And, sadly, the Nook will probably be going away some time this year.  Or, at least, if the pundits are all to be believed.  We’ll see, I suppose.  In the mean time, I’ll keep using my Nook HD+ and upload the books to Google Play, which you can now do, thankfully.  At least, up to 1,000 or so, which should be enough for me.
(But, I’ll be honest, I’m hoping Barnes and Noble doesn’t kill the Nook line of products, because I really do love mine.)

2/23/2014

Flawless Victory!

Filed under: Geek Work,GUI Center,MicroSoft,Pressgram — Posted by the Network Geek during the Hour of the Hare which is terribly early in the morning or 6:37 am for you boring, normal people.
The moon is Waning Crescent

Okay, so maybe not “flawless”, but victory nonetheless.
What this is, is a screen shot of me remotely accessing my new, upgraded server, after about 11 hours of work, with a break for dinner.  I migrated the complete Active Directory server, as well as the DNS and DHCP servers.  (Which for you non-geeks means I moved all the network services that let people get to both this server and the internet.)  Trickier still was getting the print services moved to the new server.  For some very strange reason, in my opinion, the import of the exported print configuration wouldn’t work unless I had the Windows Firewall turned on for the new Windows 2012 server.  That’s just crazy to me.  Why does print services care that the firewall is turned off?  It should be able to ignore that and just go!  Damn Microsoft….  (Grumble, grumble.)

In any case, after 10+ hours of work, the upshot is that most people won’t even realize that the server was upgraded on Monday.  (At least, I hope that’s the case.)  I may still have a few issues with printing on Monday morning with some people, but, I hope, those will be few and minor.  We’ll see, I guess.  But, everything else went about as well as I could hope for.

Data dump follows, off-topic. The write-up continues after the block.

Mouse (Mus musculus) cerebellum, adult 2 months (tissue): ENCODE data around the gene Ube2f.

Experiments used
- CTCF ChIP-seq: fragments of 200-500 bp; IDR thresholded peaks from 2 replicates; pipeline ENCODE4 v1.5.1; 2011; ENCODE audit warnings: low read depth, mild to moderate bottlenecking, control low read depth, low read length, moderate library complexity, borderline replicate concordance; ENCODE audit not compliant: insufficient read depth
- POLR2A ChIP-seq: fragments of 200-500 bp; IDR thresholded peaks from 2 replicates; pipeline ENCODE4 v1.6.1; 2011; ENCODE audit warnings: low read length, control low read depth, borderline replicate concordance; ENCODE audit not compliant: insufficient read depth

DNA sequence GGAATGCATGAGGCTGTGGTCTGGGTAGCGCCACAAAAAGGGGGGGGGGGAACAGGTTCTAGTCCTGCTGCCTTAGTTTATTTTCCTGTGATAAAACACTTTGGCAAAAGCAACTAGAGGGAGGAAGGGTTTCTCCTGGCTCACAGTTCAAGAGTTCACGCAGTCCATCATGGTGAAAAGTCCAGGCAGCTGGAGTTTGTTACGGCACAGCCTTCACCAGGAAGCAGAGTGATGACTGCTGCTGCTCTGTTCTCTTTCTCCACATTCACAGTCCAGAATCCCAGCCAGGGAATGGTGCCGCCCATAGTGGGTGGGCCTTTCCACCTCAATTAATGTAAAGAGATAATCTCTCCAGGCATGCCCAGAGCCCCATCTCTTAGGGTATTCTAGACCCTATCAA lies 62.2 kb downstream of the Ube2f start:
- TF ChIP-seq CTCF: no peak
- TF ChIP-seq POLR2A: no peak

No, it wasn’t quite “flawless”, but I was able to work it all out, so that’s good enough.
Besides, what I really get paid for, in my opinion, is not the fact that I make few mistakes, but that I make virtually no catastrophic mistakes and I can work out pretty much all of the mistakes, catastrophic or not, that I do make.
In shot, I’m very good at what I do for a living.  As a character from an old Western, “The Guns of Will Sonnet”, used to say, “That’s not brag, just fact.”

So, now, it’s off to church to give thanks for not completely fucking this up!

Published via Pressgram

2/21/2014

Weekend Plans

Filed under: Geek Work,MicroSoft,Pressgram,The Dark Side — Posted by the Network Geek during the Hour of the Monkey which is mid-afternoon or 4:23 pm for you boring, normal people.
The moon is a Third Quarter Moon

Guess who’s spending the weekend upgrading the company’s main server?

Finally after dealing with an aging server for too long, we’re upgrading.  And, not a minute too soon, either.  I have the joy of migrating Active Directory from a Windows 2003 server to a Windows 2012 server.  Not to mention, I get to migrate printing services, an iSCSI array connection, DNS and DHCP.  Wee!  What fun!

Well, I suppose that’s why I get the “big bucks”, right?  A system administrator’s work is never done!

Published via Pressgram